This week has been pretty up and down for me. Lots of good things have been happening in nearly every arena that I participate in, to one extent or another. There have been a couple of happy surprises as well. But there’s been some darkness on the outer fringes, too. More than usual. This, naturally, got me thinking.

Thinking for me is a dangerous thing. I can over-analyze the smallest detail of the shortest conversation and create a life-altering conclusion that may or may not (likely not) be based in reality. It’s a skill I’ve unwittingly sharpened over the years. So, I try to temper my thinking a bit, but things got out of hand this week and some old “friends” reared their ugly heads. However, I’ve managed to reteach myself an important lesson or two from it.

One thing that just sucks is mistrust. I struggle with trusting people often, but it’s been getting better over time. The more you trust and people fulfill that trust, the easier it gets. And most people are basically trust worthy. That doesn’t stop me from throwing it all out the window for no real reason or, worse yet, any reason. I did that this week, to no real harm thankfully, and (re)learned an important lesson about friendship.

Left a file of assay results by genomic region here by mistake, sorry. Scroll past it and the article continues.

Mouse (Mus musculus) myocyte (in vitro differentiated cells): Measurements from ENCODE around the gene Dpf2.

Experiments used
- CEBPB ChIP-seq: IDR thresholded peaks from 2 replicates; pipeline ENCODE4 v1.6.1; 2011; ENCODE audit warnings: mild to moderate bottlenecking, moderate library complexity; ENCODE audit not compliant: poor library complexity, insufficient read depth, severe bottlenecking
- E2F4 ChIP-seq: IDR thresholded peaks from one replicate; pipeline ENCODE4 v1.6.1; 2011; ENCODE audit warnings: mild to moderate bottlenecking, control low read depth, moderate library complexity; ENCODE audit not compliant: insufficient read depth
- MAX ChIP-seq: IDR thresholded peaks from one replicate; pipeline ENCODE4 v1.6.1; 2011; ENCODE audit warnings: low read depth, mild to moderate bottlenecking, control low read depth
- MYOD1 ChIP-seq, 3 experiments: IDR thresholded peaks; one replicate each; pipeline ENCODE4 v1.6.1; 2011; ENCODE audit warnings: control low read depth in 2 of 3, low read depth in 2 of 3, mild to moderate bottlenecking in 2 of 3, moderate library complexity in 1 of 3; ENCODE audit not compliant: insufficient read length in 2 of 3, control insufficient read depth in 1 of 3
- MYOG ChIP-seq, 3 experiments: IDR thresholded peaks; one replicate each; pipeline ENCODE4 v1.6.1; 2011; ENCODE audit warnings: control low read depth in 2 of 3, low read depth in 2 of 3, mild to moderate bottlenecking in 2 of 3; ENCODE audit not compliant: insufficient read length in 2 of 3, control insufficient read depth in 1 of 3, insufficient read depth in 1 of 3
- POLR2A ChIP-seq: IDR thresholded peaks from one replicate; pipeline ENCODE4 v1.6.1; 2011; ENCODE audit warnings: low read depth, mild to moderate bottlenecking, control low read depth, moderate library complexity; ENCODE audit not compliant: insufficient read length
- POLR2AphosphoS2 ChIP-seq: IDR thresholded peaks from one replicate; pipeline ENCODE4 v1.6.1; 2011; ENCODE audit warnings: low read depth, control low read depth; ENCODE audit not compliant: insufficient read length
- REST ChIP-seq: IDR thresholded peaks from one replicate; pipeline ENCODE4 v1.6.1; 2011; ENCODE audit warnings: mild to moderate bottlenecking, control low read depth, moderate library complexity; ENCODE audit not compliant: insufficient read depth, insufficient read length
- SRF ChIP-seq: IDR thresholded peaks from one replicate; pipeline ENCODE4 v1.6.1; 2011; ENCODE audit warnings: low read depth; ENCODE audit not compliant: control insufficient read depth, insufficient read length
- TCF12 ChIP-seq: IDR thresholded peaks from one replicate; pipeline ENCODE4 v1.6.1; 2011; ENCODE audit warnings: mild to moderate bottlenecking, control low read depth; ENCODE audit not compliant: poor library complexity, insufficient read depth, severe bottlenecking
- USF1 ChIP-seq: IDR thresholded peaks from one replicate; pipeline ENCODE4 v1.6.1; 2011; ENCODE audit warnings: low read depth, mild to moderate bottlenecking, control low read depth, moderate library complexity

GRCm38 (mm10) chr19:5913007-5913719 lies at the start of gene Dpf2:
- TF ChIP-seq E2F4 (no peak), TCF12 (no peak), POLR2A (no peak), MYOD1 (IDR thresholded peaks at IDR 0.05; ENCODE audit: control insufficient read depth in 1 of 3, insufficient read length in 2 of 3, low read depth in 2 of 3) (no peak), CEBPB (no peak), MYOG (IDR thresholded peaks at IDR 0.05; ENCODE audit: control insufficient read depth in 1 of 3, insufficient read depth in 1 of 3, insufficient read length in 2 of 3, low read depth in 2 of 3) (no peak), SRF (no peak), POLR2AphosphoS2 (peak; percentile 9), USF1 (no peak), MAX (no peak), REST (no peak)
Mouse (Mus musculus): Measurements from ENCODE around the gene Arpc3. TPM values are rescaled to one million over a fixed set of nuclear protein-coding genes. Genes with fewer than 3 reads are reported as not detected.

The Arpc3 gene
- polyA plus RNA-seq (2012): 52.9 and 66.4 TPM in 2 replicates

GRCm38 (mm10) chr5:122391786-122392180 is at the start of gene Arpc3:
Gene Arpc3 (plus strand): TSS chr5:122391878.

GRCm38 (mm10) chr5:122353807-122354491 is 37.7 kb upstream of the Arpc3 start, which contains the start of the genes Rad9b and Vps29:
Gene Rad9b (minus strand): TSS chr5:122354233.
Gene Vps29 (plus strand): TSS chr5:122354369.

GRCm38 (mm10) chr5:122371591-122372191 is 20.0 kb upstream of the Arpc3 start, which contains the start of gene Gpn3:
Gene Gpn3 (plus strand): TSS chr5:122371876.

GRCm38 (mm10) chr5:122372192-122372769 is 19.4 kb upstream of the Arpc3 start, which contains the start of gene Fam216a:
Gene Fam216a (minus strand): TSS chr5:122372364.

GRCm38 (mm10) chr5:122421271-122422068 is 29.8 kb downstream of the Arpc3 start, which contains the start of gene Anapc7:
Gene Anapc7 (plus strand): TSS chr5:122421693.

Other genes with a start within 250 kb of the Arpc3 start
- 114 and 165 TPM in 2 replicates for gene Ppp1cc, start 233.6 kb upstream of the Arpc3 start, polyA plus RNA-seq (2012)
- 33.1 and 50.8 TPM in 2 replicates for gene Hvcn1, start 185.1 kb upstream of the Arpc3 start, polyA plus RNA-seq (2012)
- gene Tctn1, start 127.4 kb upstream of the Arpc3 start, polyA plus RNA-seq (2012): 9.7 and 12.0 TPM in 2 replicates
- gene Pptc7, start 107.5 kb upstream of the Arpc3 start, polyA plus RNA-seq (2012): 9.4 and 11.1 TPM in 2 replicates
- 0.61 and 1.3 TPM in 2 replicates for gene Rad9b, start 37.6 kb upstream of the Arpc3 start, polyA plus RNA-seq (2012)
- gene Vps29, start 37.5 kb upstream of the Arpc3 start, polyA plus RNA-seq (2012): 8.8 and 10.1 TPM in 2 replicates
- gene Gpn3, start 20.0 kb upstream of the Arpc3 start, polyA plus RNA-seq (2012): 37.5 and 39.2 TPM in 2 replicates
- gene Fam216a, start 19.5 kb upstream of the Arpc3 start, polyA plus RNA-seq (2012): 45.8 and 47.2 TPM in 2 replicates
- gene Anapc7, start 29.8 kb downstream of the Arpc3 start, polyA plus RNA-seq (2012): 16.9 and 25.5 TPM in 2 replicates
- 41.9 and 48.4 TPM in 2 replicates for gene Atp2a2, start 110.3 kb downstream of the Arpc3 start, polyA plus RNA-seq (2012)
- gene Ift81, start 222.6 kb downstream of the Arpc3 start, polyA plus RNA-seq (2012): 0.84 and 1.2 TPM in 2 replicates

It matters less how the other feels about you in a given moment than it does how you feel about them. People can treat us like crap and we can choose to take it or not and return it or not. That doesn’t mean we don’t let them know when they hurt us, but it does mean that we view the friendship from a different perspective. I’m not friends with people necessarily because of how they feel about me, though that certainly helps. I’m friends with people because I like them, enjoy their company, and want them to be a part of my life.

Allowing friends to be where they are and giving them a safe place to be there while still gently letting them know when they are hurting us or are in need of a shift in perspective is a difficult thing, but is the role of a friend, I think. For some people, feeling like a particular friendship is “safe,” whatever that may mean for them, can be an incredibly powerful thing.

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